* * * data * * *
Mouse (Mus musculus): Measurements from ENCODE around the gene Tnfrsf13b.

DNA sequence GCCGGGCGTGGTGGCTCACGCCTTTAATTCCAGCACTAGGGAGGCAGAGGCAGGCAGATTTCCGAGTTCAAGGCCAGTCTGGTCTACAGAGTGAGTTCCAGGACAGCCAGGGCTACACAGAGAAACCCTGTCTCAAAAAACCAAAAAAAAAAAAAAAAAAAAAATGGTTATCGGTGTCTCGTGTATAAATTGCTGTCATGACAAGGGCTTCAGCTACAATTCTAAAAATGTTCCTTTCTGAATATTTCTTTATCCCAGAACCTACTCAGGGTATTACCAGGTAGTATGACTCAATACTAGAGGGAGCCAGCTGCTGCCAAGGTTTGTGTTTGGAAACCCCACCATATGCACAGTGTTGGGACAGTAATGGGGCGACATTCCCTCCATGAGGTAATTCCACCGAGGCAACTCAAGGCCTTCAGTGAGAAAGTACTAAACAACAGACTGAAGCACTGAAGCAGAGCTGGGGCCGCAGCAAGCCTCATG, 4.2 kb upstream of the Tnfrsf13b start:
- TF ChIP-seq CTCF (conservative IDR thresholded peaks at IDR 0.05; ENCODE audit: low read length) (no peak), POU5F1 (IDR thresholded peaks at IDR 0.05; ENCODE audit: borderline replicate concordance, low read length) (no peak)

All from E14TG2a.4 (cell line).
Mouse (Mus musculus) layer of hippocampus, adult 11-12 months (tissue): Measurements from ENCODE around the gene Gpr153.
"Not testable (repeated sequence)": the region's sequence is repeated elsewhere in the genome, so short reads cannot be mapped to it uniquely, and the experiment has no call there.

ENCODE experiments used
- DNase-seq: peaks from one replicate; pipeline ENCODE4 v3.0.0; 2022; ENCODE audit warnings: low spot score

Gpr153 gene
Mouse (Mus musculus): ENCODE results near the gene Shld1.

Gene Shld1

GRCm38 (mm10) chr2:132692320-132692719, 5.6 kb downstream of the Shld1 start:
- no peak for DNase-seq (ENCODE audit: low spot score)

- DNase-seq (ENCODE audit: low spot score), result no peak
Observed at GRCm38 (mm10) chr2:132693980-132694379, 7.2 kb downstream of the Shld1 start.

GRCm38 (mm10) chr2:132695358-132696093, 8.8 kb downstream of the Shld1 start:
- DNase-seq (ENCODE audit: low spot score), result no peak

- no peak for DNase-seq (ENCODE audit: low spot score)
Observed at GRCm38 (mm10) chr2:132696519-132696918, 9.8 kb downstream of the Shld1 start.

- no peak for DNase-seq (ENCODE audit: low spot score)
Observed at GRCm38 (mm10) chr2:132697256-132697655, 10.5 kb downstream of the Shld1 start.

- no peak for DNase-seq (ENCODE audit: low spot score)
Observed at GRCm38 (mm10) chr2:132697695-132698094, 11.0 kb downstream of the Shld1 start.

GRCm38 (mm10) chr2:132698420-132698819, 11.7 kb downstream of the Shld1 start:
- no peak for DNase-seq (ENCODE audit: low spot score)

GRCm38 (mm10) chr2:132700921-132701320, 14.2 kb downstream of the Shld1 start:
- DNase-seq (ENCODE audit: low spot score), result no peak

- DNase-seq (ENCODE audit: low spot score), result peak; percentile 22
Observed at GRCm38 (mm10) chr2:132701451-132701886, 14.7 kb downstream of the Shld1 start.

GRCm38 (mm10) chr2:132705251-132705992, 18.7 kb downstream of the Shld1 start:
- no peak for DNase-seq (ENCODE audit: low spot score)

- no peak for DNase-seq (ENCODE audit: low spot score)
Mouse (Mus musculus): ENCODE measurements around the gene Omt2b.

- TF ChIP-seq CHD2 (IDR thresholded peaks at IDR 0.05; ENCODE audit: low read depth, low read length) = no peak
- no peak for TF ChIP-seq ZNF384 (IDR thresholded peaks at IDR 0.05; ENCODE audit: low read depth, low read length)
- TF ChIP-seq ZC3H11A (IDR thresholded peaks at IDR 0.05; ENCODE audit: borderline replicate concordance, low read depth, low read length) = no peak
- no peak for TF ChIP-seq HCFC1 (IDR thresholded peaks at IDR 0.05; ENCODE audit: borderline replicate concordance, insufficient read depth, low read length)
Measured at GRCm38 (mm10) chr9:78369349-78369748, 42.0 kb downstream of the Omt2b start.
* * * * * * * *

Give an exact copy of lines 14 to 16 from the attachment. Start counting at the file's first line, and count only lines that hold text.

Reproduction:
- DNase-seq (ENCODE audit: low spot score), result no peak
Observed at GRCm38 (mm10) chr2:132693980-132694379, 7.2 kb downstream of the Shld1 start.

GRCm38 (mm10) chr2:132695358-132696093, 8.8 kb downstream of the Shld1 start: